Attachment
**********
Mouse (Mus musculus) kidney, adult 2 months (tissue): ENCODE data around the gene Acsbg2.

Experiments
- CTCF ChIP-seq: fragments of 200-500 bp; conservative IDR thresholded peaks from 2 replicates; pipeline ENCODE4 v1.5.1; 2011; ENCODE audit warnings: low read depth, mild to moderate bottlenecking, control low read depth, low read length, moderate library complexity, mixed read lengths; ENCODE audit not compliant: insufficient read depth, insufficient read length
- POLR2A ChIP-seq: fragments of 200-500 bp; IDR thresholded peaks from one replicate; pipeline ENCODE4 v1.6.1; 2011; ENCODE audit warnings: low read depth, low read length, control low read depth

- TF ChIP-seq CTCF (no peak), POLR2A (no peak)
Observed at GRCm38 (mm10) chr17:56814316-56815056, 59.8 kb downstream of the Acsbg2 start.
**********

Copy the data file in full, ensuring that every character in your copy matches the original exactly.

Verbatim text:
Mouse (Mus musculus) kidney, adult 2 months (tissue): ENCODE data around the gene Acsbg2.

Experiments
- CTCF ChIP-seq: fragments of 200-500 bp; conservative IDR thresholded peaks from 2 replicates; pipeline ENCODE4 v1.5.1; 2011; ENCODE audit warnings: low read depth, mild to moderate bottlenecking, control low read depth, low read length, moderate library complexity, mixed read lengths; ENCODE audit not compliant: insufficient read depth, insufficient read length
- POLR2A ChIP-seq: fragments of 200-500 bp; IDR thresholded peaks from one replicate; pipeline ENCODE4 v1.6.1; 2011; ENCODE audit warnings: low read depth, low read length, control low read depth

- TF ChIP-seq CTCF (no peak), POLR2A (no peak)
Observed at GRCm38 (mm10) chr17:56814316-56815056, 59.8 kb downstream of the Acsbg2 start.